For half a century, the accepted research on happiness has shown our lives on a U-shaped curve, punctuated by a low point that we have come to know as the 'mid-life crisis'.
Contrary to previous cross-sectional studies of life-span happiness, this new longitudinal data suggests happiness does not stall in midlife, but instead is part of an upward trajectory beginning in our teens and early twenties.
This study is far more reliable than the research that came before it, researchers said.
The team followed two cohorts - one of Canadian high school seniors from ages 18-43 and the other a group of university seniors from ages 23-37.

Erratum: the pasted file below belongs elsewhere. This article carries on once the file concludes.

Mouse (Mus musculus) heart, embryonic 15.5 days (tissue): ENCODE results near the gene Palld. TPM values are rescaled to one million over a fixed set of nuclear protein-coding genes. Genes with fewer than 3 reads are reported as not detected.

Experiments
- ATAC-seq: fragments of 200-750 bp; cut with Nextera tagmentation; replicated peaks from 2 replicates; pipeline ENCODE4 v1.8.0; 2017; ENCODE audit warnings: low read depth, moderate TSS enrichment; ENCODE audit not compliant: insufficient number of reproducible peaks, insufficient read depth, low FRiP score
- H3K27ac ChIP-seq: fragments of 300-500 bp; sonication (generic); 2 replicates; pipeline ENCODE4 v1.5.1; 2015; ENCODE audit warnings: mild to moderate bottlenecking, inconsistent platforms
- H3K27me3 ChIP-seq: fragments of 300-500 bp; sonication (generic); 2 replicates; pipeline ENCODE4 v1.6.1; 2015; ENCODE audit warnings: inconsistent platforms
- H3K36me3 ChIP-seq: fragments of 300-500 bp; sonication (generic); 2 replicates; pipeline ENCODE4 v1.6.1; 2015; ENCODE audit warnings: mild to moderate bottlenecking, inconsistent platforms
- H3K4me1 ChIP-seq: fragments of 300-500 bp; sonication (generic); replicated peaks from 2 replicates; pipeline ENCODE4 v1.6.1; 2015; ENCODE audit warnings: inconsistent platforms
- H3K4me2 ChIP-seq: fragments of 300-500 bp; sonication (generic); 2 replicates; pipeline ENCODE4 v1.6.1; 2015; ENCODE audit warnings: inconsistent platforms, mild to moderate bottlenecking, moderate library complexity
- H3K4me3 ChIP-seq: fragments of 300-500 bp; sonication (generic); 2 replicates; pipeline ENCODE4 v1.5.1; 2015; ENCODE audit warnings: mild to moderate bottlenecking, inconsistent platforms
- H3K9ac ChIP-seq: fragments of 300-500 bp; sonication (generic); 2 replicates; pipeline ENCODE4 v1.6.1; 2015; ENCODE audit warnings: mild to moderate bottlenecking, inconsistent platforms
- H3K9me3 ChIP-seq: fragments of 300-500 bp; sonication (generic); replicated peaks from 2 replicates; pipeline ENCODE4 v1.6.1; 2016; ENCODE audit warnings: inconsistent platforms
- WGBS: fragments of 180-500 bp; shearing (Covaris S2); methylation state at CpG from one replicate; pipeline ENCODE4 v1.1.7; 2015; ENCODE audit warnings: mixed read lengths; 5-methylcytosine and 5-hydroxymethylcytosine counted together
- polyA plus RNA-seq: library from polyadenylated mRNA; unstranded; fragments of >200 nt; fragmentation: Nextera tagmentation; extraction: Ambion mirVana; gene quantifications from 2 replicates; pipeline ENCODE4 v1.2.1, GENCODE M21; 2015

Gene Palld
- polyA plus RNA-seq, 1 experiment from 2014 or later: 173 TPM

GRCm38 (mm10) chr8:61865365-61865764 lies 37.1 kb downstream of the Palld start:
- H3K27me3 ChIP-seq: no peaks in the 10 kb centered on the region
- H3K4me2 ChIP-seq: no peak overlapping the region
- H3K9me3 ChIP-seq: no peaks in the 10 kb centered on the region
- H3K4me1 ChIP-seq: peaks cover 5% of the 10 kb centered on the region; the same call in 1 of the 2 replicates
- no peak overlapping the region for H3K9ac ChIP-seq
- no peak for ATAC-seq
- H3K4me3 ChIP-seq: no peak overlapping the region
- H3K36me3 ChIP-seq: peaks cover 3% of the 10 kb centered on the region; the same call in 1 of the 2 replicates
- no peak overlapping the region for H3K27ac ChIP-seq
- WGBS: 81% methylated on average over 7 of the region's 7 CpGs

Both showed happiness increased into the 30s, with a slight downturn by age 43 in the high school sample.
After accounting for variations in participants' lives, such as changes in marital status and employment, both samples still demonstrated a general rise in happiness after high school and university.


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